Recently, I have had contact with a few brand names that prompted me to think a bit deeper about how companies represent their brands and strategy. Why do some brands come across true to their inherent value proposition? Why do employees of some companies trult LIVE the brand? On the other hand, why do some customers come back truly disappointed as soon as they have interacted with a company leaving them with a stark contrast between their expectations and the reality?
The answer I think is written within the DNA of the company. It is the culture of a company, its lifeblood that dictates a customer’s ultimate experience. To put it simply – it’s the reality versus the perception. The buzzwords of employee value proposition and customer value proposition need to have more meaning – one where these two paradigms are intimately connected.
A company’s culture is its DNA – it is the electrical impulse that courses through the structure and fabric of the organisation. Culture is dictated by a few things, however, in the main it’s the way that a company lives its values. They are inseparable. In fact the values, should be espoused as the brand proposition and should be the guiding beacon for all that the firm holds true. This value system is kept real by a few elements:
Are the values that a company articulates merely words on a campaign poster or is this how it truly is? If it is truly lived and if it energises all that a company talks about, then it’s real, authentic and sincere. Once this is in place, there is not much need for constant communication campaigns, HR processes and strategy workshops that are aimed at “maintaining” the culture.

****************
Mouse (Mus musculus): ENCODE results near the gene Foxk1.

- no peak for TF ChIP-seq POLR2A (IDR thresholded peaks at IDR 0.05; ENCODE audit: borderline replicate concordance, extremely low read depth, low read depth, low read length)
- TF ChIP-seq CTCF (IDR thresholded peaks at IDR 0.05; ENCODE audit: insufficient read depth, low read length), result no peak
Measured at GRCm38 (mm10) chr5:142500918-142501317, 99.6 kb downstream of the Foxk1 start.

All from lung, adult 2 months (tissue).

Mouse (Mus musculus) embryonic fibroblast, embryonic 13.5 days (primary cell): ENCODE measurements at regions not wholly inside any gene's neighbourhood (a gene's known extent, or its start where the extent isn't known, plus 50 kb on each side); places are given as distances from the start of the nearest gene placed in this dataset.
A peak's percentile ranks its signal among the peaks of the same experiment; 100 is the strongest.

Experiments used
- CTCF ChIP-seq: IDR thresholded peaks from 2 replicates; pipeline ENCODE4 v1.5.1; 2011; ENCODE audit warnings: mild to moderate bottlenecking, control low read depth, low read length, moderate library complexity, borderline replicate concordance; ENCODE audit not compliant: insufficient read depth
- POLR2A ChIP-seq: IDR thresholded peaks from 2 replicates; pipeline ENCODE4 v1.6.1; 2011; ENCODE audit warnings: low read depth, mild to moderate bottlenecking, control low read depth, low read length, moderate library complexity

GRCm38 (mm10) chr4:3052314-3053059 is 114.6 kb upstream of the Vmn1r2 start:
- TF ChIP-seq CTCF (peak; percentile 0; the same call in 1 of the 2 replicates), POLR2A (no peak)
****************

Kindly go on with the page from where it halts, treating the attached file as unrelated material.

Are the values and culture not just talked, but walked by the leaders? Are they able to put their money where their mouths are or are they paying lip service? Leaders should naturally and effortlessly be ambassadors of the value system and brand identity. They should be recruited for that role!
c) Performance management
Managers and employees will always behave in accordance with how they are measured. The performance metrics of a company therefore need to fit in with the values that the company is articulating and its brand propostion. This is the lock and key to ensure that employees truly live the values, and will be evident at all customer interfaces and contact points. Additionally it firmly entrenches the values into the organisation without any ambiguity or confusion at all levels of the firm.
d) Organisational design
The architecture of the firm should also match its customer centricity and values. Such things as reporting lines, business units and their relationships to one another, communication channels must be created and constantly redesigned to size up to the values.
Lastly and most importantly, the employees within the firm must cohesively and naturally bond to the value system. This can only happen if, first and foremost, people are recruited for company culture and fit. The result is a harmonious synergy between the firms goals and an individual’s sense of purpose.
So, for companies that are faking it, look inside before you wonder what a customer’s experience should be like. A critical first question is whether your employees experience the same brand value from the firm? The ultimate customer experience must be the determinant of your culture and values. Thereafter, everything else needs to tightly knit together to make this happen.
In the words of Shakespeare, “To thine own self be true.” Faking it causes really unhappy and disappointed clients who, by word of mouth, will slowly erode your brand identity. For a brand’s real identity to match up to perception, the entire organism’s life force must emanate it’s values and culture.